Have you recently walked down the sideline of a sporting event to see bottles upon bottles of multicolored, fluorescent, sugar-filled drinks? If you believe the commercials and hype, it would seem those drinks are the lifeblood of any youth or adult sporting event. We are told by multiple authorities, sponsored athletes, and corporations that we are not drinking enough and dehydration is lurking around the corner. With this constant mantra of “drink more and fuel more,” we cannot trust our bodies to tell us when we need to drink.
Did you know that the bottled water industry initially started the recommendations of eight glasses of water per day? This water intake recommendation was never backed by research and is simply not true for the vast majority of the population. What is true is that we should drink according to our thirst. Our body is much more adaptive to varying conditions of temperature and humidity than we give ourselves credit.
We have all been told we must drink eight glasses of water a day to stay well hydrated, but the sports drink industry also wants you to think that water isn’t good enough; i.e., that water doesn’t have the electrolytes or the “fuel” our body needs to perform at its maximum level. Many of these claims originated from industry advertisers, who started the chant decades ago.
This even appears to be the case for endurance athletes who compete in marathons and triathlons. Studies on endurance athletes show the winners of most endurance events are often the most dehydrated. Our bodies have plenty of sodium and fuel to exercise for several hours without running out of either. If you can taste salt when you are sweating, then you have plenty of sodium left in you.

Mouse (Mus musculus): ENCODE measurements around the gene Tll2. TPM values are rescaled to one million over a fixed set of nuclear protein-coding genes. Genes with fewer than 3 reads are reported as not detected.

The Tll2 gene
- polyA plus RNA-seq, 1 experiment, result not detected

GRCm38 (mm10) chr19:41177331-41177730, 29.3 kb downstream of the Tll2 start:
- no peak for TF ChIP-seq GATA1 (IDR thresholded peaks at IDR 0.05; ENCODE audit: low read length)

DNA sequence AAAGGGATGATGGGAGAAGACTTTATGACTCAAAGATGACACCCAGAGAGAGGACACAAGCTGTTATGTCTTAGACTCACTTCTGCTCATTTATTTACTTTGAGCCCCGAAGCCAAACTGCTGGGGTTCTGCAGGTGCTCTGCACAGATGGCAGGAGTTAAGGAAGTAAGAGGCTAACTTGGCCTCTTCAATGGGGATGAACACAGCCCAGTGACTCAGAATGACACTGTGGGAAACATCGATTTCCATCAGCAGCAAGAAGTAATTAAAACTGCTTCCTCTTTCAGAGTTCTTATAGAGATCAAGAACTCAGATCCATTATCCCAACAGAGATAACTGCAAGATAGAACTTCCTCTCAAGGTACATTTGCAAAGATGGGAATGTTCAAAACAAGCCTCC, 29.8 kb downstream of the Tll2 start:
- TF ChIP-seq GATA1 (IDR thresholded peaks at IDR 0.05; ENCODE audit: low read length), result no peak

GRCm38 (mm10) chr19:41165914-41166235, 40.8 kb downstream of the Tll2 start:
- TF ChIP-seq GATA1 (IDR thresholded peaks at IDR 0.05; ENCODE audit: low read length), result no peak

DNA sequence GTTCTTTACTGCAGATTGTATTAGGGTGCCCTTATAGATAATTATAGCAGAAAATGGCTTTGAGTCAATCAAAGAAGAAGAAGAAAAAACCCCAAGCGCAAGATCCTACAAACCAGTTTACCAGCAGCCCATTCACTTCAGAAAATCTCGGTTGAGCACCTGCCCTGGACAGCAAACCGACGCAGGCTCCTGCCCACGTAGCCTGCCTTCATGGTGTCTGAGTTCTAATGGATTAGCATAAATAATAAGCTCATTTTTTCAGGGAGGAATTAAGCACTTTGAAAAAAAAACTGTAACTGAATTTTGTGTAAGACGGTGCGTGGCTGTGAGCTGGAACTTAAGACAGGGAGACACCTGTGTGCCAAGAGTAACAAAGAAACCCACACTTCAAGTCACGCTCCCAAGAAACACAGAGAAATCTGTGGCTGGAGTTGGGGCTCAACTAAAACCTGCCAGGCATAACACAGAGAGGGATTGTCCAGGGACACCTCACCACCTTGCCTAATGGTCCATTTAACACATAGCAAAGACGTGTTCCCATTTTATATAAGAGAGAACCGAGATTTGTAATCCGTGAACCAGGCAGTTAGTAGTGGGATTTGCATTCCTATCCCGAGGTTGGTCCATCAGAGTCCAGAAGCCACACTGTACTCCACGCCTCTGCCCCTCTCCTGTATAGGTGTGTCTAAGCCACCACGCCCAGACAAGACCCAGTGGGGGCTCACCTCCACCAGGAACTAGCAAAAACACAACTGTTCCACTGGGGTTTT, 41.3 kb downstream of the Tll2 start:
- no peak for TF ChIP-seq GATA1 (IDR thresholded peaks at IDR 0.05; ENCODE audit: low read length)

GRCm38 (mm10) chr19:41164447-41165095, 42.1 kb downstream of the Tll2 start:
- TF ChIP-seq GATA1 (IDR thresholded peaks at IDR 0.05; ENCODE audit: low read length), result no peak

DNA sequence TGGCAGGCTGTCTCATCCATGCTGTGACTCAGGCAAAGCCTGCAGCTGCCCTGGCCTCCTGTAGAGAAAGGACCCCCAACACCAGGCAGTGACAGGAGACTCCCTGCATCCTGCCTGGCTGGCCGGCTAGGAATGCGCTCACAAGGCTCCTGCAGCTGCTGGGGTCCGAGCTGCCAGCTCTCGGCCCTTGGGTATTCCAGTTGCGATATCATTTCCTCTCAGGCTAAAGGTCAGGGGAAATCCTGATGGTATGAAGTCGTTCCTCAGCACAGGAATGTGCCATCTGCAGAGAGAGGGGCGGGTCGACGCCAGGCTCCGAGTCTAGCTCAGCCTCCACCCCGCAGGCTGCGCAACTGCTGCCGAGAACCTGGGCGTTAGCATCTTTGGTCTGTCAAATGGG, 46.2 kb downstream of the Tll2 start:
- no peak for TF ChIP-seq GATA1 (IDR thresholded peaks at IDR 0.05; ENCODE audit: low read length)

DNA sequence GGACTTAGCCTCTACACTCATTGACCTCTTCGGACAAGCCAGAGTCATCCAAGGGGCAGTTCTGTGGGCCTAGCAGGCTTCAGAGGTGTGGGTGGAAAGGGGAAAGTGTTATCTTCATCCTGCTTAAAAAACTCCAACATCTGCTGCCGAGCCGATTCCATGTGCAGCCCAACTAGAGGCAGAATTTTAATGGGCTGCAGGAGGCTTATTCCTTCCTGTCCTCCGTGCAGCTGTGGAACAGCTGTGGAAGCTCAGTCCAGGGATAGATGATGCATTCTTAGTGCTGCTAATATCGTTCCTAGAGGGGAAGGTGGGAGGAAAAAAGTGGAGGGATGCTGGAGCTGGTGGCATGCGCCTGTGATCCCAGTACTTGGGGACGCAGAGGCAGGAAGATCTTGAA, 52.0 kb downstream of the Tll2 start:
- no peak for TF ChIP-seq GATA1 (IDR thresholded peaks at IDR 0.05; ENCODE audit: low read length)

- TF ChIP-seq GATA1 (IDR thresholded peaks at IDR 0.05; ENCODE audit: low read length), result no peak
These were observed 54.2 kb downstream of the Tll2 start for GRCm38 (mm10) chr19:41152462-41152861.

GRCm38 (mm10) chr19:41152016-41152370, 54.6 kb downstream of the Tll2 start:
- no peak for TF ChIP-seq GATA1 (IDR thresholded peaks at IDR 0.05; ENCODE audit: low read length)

If we don’t need the sodium in sports drinks, then we must need the sugar, right?
Doesn’t the body perform better when you supplement with sugar before and throughout exercise? The difficulty with this question is the studies looking at this are funded by the sports drink industry and are usually designed for a positive result. (When was the last time you saw any pharmaceutical or nutritional supplement publish a negative result?) If you take trained athletes that are sugar-adapted and have them fast for 12 hours, then put them on stationary bikes in a controlled lab without airflow, not only will it look like they need 1.2 L of fluid per hour, but when you give them sugar they also perform better. These conditions completely ignore real-world activities.
The sports drink industry also decided that endurance athletes were not a big enough target group – they decided to target children and sedentary adults. The American Heart Association recommends children only get 12 g of added sugar daily; an eight-ounce serving of Gatorade Perform 02 has 14 g of added sugar. Most bottles of Gatorade are 20 to 32 ounces. That is a whopping 35 g to 56 g of sugar per bottle!
It is no wonder that Americans are becoming more obese and have higher incidences of heart disease and diabetes than ever before. Let’s give our kids a fighting chance at a healthy future by being mindful of added sugar, using common sense, and listening to our own body.
So the next time you or your kids are out getting exercise, grab a nice cold glass of tap water, and drink when you are thirsty.
References: Information in this article was partially taken from a column in the British Medical Journal
(The Truth about Sports Drinks, BMJ 2012;345:e4737) and Tim Noakes, PhD new book Waterlogged: The Serious Problem of Overhydration in Endurance Sports.
Dr. Volney Willett is a Family Physician at CHI St. Alexius Health Dickinson Medical Clinic. He sees patients of all ages, and has a special interest in food and nutrition. He can be reached for an appointment by calling 701-456- 4200.